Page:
A first-of-its-kind underwater museum, at the site of an ancient shipwreck off the uninhabited islet of Peristera, near Alonissos island, was inaugurated on Saturday.
The unique opening ceremony was held in the presence of Culture Minister Lina Mendoni.
“The Peristera shipwreck museum is finally delivered – albeit on a pilot basis until October – to the residents of Alonissos, the people of Greece and the international community,” Mendoni told ANA-MPA.
At a depth of 25 meters, Governor of Thessaly Kostas Agorastos and popular singer Sakis Rouvas both dived in the clear blue waters to cut the ribbon.
Mendoni also pointed to what she called “the modern trend for sustainable development,” as being “our own target and society’s target, not only of Greece but of the planet. Only in the context of sustainable development can we talk about both life and overall development.”
The famous shipwreck, which is considered one of the most important in classical antiquity due to the large number of intact finds, was discovered in 1985 by a fisherman from Alonissos, near the western rocky coastline of Peristera, at a depth of 28 meters. It was a large merchant ship of that time, probably an Athenian vessel, which is estimated to have run into very stormy weather and sank there around 425 BC. The ship seems to have been loaded with thousands of wine amphorae from Peparithos (today’s Skopelos) and Mendi (the ancient city of Halkidiki), two areas well known in antiquity for their excellent wine.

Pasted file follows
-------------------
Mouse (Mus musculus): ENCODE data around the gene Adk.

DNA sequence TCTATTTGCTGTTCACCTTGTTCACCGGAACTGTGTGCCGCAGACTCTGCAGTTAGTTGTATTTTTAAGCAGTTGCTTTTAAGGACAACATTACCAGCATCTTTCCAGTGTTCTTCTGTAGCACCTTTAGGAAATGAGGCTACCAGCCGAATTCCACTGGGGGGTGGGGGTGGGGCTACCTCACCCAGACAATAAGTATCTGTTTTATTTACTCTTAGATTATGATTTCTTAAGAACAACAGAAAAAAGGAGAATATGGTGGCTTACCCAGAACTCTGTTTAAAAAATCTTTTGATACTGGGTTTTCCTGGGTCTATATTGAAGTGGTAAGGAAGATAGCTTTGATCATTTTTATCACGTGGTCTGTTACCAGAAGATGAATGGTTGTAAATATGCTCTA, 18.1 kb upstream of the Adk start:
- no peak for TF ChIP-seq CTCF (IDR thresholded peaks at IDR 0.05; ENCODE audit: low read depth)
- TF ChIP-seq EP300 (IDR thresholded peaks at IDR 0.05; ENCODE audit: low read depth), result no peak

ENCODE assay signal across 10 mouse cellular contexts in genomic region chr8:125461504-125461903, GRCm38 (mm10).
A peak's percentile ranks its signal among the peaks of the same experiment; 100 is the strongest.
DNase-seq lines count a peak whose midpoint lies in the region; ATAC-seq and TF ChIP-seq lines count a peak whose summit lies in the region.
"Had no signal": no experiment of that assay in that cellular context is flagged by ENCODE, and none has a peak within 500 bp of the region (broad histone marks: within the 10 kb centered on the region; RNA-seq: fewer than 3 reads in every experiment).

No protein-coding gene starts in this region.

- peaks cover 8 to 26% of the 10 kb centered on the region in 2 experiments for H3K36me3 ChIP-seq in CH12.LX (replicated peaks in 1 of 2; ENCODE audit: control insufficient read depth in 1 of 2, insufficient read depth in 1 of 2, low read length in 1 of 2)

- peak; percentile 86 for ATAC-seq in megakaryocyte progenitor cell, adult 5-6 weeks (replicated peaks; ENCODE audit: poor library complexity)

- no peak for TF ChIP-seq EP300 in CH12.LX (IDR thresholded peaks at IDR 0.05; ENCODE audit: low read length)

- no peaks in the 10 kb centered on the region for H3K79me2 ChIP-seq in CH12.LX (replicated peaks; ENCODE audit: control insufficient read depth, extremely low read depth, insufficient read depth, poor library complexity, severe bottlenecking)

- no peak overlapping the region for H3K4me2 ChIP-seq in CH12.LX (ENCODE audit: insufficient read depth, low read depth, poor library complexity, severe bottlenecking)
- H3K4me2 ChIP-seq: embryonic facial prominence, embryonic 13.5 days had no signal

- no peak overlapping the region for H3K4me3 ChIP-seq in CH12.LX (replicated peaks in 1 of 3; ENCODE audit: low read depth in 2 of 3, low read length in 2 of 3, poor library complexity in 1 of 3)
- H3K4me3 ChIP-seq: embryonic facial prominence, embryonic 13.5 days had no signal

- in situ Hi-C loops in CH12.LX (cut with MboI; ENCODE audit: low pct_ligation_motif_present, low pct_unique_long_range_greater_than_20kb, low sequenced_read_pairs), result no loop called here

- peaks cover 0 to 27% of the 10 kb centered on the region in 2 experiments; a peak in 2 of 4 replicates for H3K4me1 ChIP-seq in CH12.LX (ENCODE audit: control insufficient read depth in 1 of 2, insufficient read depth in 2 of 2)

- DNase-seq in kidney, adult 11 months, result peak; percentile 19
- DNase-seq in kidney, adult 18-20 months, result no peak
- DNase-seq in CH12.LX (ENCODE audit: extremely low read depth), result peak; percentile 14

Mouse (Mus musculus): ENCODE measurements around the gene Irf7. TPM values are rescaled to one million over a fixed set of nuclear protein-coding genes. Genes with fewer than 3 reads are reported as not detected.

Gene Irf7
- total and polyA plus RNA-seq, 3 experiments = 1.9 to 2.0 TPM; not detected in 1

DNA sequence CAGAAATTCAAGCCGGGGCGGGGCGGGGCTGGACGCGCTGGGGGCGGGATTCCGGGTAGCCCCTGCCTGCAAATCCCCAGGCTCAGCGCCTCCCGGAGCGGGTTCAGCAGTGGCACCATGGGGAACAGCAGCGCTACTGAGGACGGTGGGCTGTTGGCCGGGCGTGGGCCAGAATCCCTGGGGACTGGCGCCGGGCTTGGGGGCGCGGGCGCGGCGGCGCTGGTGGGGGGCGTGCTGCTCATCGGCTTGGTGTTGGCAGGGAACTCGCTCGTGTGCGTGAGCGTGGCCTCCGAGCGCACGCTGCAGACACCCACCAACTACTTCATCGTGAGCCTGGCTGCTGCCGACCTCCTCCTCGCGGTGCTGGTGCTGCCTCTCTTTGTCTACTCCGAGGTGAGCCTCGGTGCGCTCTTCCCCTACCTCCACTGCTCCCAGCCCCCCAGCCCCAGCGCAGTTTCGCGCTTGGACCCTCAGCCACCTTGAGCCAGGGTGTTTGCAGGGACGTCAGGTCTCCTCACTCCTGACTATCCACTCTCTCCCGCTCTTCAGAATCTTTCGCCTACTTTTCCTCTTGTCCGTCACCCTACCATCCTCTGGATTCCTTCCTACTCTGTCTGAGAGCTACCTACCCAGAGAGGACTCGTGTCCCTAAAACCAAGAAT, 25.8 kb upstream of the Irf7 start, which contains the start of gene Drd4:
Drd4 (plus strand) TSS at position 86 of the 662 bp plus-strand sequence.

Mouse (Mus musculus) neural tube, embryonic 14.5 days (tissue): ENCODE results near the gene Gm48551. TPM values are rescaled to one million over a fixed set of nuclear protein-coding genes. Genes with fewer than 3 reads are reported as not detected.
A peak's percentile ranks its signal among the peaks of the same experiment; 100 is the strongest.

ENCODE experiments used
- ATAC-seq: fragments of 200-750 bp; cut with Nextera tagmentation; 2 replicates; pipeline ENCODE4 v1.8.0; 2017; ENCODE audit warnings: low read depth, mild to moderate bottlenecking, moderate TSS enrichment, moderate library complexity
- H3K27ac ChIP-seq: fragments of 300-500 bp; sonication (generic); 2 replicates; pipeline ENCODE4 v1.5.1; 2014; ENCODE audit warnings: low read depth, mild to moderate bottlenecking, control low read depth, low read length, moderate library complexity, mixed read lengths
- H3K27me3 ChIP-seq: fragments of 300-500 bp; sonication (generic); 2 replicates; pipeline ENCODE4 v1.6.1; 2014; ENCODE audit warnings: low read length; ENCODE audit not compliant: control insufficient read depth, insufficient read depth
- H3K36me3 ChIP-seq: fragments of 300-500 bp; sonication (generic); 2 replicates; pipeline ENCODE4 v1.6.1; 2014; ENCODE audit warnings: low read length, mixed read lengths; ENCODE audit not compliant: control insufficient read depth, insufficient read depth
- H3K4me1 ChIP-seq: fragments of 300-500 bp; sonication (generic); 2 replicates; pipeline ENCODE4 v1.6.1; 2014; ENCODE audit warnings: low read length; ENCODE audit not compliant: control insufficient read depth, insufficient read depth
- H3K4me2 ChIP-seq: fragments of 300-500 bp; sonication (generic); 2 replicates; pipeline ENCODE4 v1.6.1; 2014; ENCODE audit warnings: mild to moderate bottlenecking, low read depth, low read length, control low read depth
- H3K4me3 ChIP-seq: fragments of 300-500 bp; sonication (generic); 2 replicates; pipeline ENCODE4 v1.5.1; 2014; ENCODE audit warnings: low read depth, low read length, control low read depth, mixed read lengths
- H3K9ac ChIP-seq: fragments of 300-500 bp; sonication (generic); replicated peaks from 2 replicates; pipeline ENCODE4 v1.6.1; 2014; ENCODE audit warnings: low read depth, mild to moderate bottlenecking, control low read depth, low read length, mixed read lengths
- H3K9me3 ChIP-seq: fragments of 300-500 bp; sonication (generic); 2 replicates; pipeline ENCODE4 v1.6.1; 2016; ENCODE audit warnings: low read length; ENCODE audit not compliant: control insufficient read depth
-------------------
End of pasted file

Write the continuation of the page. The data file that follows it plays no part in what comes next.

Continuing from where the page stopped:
“Alonissos, Thessaly and Greece present to humanity the ‘Parthenon of underwater museums,” mused Governor of Thessaly Kostas Agorastos, who added that, in his opinion, the Peristera shipwreck is of equal significance to the Parthenon, as it is “the planet’s oldest shipwreck that can be dived through by humans.”
The Peristera shipwreck will be open to tours by certified divers from August 3 to October 2, while visitors who cannot dive can instead take a virtual reality tour of the ancient shipwreck at Alonissos island’s information center.